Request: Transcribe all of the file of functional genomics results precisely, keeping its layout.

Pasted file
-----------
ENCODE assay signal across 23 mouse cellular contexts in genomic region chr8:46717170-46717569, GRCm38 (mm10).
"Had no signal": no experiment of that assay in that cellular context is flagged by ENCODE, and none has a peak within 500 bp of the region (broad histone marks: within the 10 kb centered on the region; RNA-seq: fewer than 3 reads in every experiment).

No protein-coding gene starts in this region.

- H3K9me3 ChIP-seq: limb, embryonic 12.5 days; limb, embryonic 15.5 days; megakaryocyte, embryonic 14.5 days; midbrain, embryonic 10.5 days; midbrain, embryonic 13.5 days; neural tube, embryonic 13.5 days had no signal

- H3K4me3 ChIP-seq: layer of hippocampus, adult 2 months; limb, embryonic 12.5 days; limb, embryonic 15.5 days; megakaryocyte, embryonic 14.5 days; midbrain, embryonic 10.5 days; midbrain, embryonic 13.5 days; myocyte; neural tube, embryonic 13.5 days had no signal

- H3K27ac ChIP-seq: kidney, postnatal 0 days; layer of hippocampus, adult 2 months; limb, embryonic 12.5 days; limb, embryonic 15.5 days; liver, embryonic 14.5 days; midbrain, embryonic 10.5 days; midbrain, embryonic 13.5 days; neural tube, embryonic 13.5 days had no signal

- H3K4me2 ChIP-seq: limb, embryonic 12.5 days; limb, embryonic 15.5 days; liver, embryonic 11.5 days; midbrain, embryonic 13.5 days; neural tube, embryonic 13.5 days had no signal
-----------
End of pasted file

ENCODE assay signal across 23 mouse cellular contexts in genomic region chr8:46717170-46717569, GRCm38 (mm10).
"Had no signal": no experiment of that assay in that cellular context is flagged by ENCODE, and none has a peak within 500 bp of the region (broad histone marks: within the 10 kb centered on the region; RNA-seq: fewer than 3 reads in every experiment).

No protein-coding gene starts in this region.

- H3K9me3 ChIP-seq: limb, embryonic 12.5 days; limb, embryonic 15.5 days; megakaryocyte, embryonic 14.5 days; midbrain, embryonic 10.5 days; midbrain, embryonic 13.5 days; neural tube, embryonic 13.5 days had no signal

- H3K4me3 ChIP-seq: layer of hippocampus, adult 2 months; limb, embryonic 12.5 days; limb, embryonic 15.5 days; megakaryocyte, embryonic 14.5 days; midbrain, embryonic 10.5 days; midbrain, embryonic 13.5 days; myocyte; neural tube, embryonic 13.5 days had no signal

- H3K27ac ChIP-seq: kidney, postnatal 0 days; layer of hippocampus, adult 2 months; limb, embryonic 12.5 days; limb, embryonic 15.5 days; liver, embryonic 14.5 days; midbrain, embryonic 10.5 days; midbrain, embryonic 13.5 days; neural tube, embryonic 13.5 days had no signal

- H3K4me2 ChIP-seq: limb, embryonic 12.5 days; limb, embryonic 15.5 days; liver, embryonic 11.5 days; midbrain, embryonic 13.5 days; neural tube, embryonic 13.5 days had no signal